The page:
Duncan Watts is sitting in his home office, surrounded by spare walls, a skylight, a potted plant, and squealing children in the next room. He’s talking about what it would be like to be a God — not at all in a megalomaniacal sense, but for research purposes. “Let’s imagine you were a very naive God,” Watts is saying. “You can consume any amount of information, but you believe everything you read. What would you think? What would your impression of the world be?”
This isn’t a question purely in the realm of make-believe. It forms the basis of Watts’s work with the Penn Media Accountability Project, his research initiative at Penn’s Computational Social Science Lab in partnership with Analytics at Wharton that’s seeking to better understand bias in the media — by thinking both about which stories publications choose to cover and how they frame them — and its impact on the rest of us. If everything goes Watts’s way, PennMAP, as it’s known, could end up being a kind of self-appointed ombudsman for the entire fourth estate — something Watts believes is long overdue. The mainstream media, he says, “haven’t received so much focus in the research community, because everybody in the ‘fake news’ research world treats them as if they only ever tell the truth.” He isn’t so sure. “I think it’s important to hold them accountable as well,” he says. “They’re very big on holding other people accountable but much less enthusiastic about being held to account themselves.”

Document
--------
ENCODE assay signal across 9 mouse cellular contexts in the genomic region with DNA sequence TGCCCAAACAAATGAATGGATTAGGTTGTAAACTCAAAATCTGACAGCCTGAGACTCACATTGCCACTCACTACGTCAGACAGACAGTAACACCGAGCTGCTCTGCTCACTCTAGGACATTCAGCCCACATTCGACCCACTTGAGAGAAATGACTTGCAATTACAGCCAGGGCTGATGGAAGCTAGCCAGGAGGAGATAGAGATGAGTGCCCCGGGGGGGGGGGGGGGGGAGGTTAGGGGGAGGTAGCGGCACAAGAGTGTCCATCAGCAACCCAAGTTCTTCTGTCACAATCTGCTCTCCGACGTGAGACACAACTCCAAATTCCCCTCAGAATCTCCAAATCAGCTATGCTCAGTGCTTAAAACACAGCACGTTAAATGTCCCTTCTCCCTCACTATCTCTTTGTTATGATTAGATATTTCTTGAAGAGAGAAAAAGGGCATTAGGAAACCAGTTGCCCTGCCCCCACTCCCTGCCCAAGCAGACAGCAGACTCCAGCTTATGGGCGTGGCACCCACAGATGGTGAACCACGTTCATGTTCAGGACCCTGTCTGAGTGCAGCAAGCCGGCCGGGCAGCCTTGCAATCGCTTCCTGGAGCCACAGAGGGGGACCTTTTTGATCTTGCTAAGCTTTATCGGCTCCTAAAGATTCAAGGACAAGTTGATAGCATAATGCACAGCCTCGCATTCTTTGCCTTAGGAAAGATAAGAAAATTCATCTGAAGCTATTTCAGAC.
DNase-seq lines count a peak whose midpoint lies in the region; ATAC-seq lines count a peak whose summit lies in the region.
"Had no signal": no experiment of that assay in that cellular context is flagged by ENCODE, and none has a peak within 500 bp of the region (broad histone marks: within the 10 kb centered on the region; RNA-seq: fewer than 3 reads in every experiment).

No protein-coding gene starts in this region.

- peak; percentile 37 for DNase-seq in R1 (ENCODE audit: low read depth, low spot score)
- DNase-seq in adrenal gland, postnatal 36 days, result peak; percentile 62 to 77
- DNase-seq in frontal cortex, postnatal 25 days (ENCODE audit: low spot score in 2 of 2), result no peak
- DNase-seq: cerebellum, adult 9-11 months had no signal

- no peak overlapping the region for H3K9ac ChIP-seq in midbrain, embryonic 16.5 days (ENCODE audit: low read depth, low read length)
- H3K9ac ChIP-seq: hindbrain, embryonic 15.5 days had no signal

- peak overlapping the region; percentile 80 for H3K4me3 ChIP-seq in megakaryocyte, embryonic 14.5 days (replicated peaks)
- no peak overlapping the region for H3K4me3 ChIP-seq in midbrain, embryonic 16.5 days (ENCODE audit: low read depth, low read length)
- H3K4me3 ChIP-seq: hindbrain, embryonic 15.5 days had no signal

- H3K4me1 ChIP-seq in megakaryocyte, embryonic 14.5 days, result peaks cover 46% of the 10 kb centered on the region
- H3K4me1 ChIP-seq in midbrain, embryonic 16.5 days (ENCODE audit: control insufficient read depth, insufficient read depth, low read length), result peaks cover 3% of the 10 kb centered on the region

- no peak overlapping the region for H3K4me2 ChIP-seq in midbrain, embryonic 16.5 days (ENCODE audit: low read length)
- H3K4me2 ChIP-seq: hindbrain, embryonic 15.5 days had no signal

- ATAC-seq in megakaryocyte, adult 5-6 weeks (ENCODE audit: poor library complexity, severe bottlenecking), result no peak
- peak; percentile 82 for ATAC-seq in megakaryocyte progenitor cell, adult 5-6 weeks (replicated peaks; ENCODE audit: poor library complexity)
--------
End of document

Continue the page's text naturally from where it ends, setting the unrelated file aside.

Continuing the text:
It can be a slightly risky proposition these days to criticize the mainstream media — democracy dies in darkness, remember? — but Watts isn’t speaking out as a crank. (Although he is arguably cranky: When he mentions getting the New York Times in print each morning, he can’t resist adding that he finds it “equal parts indispensable and infuriating.”) His perspective mostly comes from the belief that the media is an essential component of civil society, which is all the more reason to analyze and understand its impact.
So now you can understand why Watts is pontificating about what it would be like to be a god, or at least to have a “god’s-eye view” of the information ecosystem. Unfortunately for Watts — a Penn Integrates Knowledge professor with appointments in Wharton, the Annenberg School, and the School of Engineering and Applied Science — he’s a mere corporeal being, albeit one with a few more college professorships than most of us.
He does have the next best thing, though: data — many, many terabytes’ worth. Every single show and advertisement broadcast on television going back to 2012? Watts has it, courtesy of TVEyes, a media monitoring firm. He’s got a similar set of data for news articles published on the web — everything from so-called “pink slime” publications trafficking in disinformation and lies to the Washington Post and the Wall Street Journal. He’s got individual-level television-and-web-viewing stats from Nielsen and data on over 10 million YouTube videos. He’s got every single Facebook link that was publicly shared more than 100 times in recent years.